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[11] where dinner was served, it having been prepared by Assistant Quartermaster Frank E. Howe, of New York.

The officers sat down in the northern room of the barracks, which were handsomely decorated,—the following inscription appearing at the end of the great room: ‘New York Seventh and Massachusetts Sixth and Eighth,—brothers in arms who saved our Nation's Capital.’ The state flag of Massachusetts was suspended over the tables, which were tastefully garnished with fruits and vegetables of the season, together with an occasional long-necked bottle. Some of the enlisted men were given a testament and they were then allowed to roam about the city for a time after dinner.

Some of the men struck up:

Nineteenth regiment is marching on,
Nineteenth regiment is marching on,
Glory, Glory, Hallelujah—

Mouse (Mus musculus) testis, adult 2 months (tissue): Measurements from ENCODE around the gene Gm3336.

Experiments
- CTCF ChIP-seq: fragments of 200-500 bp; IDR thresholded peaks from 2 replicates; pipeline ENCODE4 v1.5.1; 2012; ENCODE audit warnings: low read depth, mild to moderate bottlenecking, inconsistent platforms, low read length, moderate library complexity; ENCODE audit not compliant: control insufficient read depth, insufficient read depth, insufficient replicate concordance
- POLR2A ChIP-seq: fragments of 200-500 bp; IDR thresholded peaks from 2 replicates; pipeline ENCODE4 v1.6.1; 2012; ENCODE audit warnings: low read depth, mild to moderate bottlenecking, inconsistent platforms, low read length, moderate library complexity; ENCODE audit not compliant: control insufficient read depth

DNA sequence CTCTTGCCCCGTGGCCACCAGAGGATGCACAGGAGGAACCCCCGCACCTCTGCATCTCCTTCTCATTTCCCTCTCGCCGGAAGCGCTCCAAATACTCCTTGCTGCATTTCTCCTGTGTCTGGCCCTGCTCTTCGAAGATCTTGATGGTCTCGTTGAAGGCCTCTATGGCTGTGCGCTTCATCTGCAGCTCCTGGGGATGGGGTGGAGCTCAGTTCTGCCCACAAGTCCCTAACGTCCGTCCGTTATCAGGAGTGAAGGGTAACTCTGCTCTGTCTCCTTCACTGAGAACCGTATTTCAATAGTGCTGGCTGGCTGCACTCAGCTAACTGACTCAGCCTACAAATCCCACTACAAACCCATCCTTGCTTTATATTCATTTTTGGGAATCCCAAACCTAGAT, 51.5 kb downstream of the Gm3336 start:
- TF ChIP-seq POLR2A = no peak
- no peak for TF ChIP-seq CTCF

Glory, Glory, Hallelujah,
As Hinks goes marching on.

The regiment left the City Hall Park, marched up Broadway, countermarched at the Metropolitan hotel, passed through Canal to Vestry Street, to Pier 39, North River, and went on board the Ferry boat John Potter, of the Camden and Amboy Line, taking the cars at Perth Amboy for Washington. On the march through the streets of New York City, cheers were given for ‘the Union,’ ‘The Commonwealth,’ ‘The Hub of the Universe’ and ‘Our New York Friends.’ The journey to Baltimore was one continuous ovation. Not much sleep was had, as the regiment was met at every station and all along the line with great enthusiasm, crowds cheering, flags flying, and, at many places, the firing of cannon. The regiment arrived in Philadelphia at 3.30 in the morning being quartered and fed at ‘The Cooper Shop’ refreshment saloon. Its coming into the city had been signalled to the people at ‘The Cooper Shop’ by the firing of a cannon, as was the custom when a regiment arrived, en route to the seat of war.

At Baltimore, the regiment formed in line, fixed bayonets and then marched through the streets from the upper to the

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